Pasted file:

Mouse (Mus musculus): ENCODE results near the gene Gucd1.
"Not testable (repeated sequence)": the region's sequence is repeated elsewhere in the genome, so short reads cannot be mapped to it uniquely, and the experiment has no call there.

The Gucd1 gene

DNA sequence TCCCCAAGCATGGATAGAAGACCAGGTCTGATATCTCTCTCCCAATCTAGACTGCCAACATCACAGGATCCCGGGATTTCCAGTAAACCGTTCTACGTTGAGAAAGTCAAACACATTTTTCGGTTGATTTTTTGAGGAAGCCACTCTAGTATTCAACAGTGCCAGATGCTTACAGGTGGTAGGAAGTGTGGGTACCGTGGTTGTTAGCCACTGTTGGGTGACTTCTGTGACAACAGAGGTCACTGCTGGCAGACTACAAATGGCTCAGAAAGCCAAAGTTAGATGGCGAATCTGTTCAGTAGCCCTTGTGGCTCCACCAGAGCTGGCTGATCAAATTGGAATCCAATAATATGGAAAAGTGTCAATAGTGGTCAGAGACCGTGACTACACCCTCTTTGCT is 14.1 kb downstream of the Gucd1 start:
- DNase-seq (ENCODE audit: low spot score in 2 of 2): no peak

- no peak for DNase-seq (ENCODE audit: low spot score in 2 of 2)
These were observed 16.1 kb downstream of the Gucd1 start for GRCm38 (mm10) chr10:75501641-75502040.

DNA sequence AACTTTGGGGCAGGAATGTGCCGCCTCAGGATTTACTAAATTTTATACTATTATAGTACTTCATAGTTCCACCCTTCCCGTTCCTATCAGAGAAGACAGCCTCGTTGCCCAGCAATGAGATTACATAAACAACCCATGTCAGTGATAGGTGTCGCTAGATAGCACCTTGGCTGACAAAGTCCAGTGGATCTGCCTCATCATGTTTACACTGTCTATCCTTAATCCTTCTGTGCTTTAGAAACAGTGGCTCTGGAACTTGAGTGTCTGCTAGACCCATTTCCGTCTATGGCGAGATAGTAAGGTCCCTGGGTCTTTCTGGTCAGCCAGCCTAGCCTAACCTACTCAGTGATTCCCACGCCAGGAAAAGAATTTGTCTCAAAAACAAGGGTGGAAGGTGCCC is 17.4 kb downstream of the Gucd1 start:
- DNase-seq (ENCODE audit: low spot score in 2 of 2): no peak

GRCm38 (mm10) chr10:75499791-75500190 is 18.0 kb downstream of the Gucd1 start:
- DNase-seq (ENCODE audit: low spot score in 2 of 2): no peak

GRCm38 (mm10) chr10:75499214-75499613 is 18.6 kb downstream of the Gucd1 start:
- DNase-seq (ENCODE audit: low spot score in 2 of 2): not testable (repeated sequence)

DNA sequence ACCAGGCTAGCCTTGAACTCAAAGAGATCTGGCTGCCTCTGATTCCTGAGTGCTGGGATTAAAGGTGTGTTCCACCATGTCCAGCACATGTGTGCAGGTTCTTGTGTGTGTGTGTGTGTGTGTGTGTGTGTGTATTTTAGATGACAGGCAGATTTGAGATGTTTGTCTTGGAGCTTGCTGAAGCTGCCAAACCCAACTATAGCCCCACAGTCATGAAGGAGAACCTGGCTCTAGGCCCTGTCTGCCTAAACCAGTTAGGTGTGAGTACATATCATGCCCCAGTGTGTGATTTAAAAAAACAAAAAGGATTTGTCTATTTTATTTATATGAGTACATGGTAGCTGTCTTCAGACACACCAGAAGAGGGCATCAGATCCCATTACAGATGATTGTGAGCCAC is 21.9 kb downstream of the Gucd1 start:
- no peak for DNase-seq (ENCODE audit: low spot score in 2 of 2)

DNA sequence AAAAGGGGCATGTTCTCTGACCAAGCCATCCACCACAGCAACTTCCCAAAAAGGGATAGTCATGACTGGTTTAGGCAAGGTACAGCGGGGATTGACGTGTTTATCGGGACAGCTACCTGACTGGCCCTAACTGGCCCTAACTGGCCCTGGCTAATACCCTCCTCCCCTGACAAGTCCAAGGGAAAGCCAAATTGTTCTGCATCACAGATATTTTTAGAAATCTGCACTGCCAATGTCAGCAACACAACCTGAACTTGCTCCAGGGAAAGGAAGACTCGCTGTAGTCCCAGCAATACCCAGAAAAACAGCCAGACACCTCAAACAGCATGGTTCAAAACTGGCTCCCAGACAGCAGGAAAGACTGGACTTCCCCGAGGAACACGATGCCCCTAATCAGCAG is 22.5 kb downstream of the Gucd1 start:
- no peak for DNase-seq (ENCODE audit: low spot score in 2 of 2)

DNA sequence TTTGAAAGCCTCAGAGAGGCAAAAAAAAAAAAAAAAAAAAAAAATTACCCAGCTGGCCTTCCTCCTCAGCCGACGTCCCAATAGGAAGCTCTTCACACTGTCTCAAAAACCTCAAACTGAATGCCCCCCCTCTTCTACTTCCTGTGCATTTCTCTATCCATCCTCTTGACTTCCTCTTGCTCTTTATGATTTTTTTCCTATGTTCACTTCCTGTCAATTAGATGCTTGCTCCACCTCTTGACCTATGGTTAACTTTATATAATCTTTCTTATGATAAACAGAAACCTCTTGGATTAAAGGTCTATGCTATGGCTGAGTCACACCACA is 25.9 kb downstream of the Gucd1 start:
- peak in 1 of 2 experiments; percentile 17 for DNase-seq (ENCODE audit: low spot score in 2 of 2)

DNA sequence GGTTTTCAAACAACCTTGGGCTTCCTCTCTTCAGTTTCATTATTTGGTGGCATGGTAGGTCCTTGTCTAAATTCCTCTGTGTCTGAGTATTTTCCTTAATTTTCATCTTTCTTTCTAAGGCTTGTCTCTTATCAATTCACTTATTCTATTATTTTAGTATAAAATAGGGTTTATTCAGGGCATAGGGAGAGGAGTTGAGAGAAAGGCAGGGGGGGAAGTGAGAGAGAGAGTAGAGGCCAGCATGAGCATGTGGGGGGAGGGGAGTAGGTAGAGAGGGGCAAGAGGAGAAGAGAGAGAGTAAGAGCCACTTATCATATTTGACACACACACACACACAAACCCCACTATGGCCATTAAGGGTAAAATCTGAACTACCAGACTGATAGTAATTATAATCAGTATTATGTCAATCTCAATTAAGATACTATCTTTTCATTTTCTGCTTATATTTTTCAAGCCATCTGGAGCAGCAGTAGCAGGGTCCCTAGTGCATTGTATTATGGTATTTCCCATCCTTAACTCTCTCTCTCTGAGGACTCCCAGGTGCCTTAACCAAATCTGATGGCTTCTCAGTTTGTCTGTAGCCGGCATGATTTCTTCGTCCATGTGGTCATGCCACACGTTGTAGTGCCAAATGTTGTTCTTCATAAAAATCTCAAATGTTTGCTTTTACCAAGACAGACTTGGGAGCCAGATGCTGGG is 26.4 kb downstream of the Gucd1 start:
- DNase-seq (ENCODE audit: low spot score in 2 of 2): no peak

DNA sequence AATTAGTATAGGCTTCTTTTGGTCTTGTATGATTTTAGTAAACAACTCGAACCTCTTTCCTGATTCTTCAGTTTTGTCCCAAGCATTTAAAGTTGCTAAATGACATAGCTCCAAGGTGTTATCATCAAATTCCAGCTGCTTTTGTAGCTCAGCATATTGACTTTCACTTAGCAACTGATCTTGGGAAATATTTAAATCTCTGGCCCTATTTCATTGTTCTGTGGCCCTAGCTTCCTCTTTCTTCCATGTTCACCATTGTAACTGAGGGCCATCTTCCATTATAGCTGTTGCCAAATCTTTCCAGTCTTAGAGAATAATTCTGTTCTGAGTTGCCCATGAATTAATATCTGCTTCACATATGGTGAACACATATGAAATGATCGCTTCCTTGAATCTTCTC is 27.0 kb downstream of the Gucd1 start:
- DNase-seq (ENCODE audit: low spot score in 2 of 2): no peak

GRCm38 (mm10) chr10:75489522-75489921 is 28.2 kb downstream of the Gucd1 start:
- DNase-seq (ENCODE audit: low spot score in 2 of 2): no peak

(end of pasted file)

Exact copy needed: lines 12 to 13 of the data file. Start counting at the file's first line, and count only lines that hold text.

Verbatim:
GRCm38 (mm10) chr10:75499214-75499613 is 18.6 kb downstream of the Gucd1 start:
- DNase-seq (ENCODE audit: low spot score in 2 of 2): not testable (repeated sequence)